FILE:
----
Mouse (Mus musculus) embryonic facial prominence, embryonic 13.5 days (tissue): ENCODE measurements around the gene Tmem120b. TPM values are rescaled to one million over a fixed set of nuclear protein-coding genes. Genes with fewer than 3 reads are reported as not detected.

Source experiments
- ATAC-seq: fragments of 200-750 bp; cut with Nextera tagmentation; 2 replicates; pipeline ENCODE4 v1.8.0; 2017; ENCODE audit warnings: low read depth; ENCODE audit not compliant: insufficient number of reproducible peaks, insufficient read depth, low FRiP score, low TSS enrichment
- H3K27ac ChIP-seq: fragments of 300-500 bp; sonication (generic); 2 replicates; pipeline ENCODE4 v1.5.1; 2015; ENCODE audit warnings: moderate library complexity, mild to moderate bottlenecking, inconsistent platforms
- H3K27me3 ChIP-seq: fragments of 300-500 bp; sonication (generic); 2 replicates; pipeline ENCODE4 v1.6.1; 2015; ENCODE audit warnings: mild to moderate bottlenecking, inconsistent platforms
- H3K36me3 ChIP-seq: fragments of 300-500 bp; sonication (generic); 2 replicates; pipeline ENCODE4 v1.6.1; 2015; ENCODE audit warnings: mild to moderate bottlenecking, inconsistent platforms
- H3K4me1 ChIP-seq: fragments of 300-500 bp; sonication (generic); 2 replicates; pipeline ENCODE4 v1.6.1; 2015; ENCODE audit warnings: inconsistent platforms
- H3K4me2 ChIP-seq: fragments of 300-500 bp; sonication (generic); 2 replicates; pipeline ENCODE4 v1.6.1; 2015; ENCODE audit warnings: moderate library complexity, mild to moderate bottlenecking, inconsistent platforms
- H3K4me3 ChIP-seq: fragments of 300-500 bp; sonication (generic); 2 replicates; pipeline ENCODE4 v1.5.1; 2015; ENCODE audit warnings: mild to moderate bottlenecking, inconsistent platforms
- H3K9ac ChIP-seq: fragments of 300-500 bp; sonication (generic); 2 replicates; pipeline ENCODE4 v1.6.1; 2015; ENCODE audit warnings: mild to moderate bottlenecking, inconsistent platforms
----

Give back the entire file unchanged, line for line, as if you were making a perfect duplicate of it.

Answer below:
Mouse (Mus musculus) embryonic facial prominence, embryonic 13.5 days (tissue): ENCODE measurements around the gene Tmem120b. TPM values are rescaled to one million over a fixed set of nuclear protein-coding genes. Genes with fewer than 3 reads are reported as not detected.

Source experiments
- ATAC-seq: fragments of 200-750 bp; cut with Nextera tagmentation; 2 replicates; pipeline ENCODE4 v1.8.0; 2017; ENCODE audit warnings: low read depth; ENCODE audit not compliant: insufficient number of reproducible peaks, insufficient read depth, low FRiP score, low TSS enrichment
- H3K27ac ChIP-seq: fragments of 300-500 bp; sonication (generic); 2 replicates; pipeline ENCODE4 v1.5.1; 2015; ENCODE audit warnings: moderate library complexity, mild to moderate bottlenecking, inconsistent platforms
- H3K27me3 ChIP-seq: fragments of 300-500 bp; sonication (generic); 2 replicates; pipeline ENCODE4 v1.6.1; 2015; ENCODE audit warnings: mild to moderate bottlenecking, inconsistent platforms
- H3K36me3 ChIP-seq: fragments of 300-500 bp; sonication (generic); 2 replicates; pipeline ENCODE4 v1.6.1; 2015; ENCODE audit warnings: mild to moderate bottlenecking, inconsistent platforms
- H3K4me1 ChIP-seq: fragments of 300-500 bp; sonication (generic); 2 replicates; pipeline ENCODE4 v1.6.1; 2015; ENCODE audit warnings: inconsistent platforms
- H3K4me2 ChIP-seq: fragments of 300-500 bp; sonication (generic); 2 replicates; pipeline ENCODE4 v1.6.1; 2015; ENCODE audit warnings: moderate library complexity, mild to moderate bottlenecking, inconsistent platforms
- H3K4me3 ChIP-seq: fragments of 300-500 bp; sonication (generic); 2 replicates; pipeline ENCODE4 v1.5.1; 2015; ENCODE audit warnings: mild to moderate bottlenecking, inconsistent platforms
- H3K9ac ChIP-seq: fragments of 300-500 bp; sonication (generic); 2 replicates; pipeline ENCODE4 v1.6.1; 2015; ENCODE audit warnings: mild to moderate bottlenecking, inconsistent platforms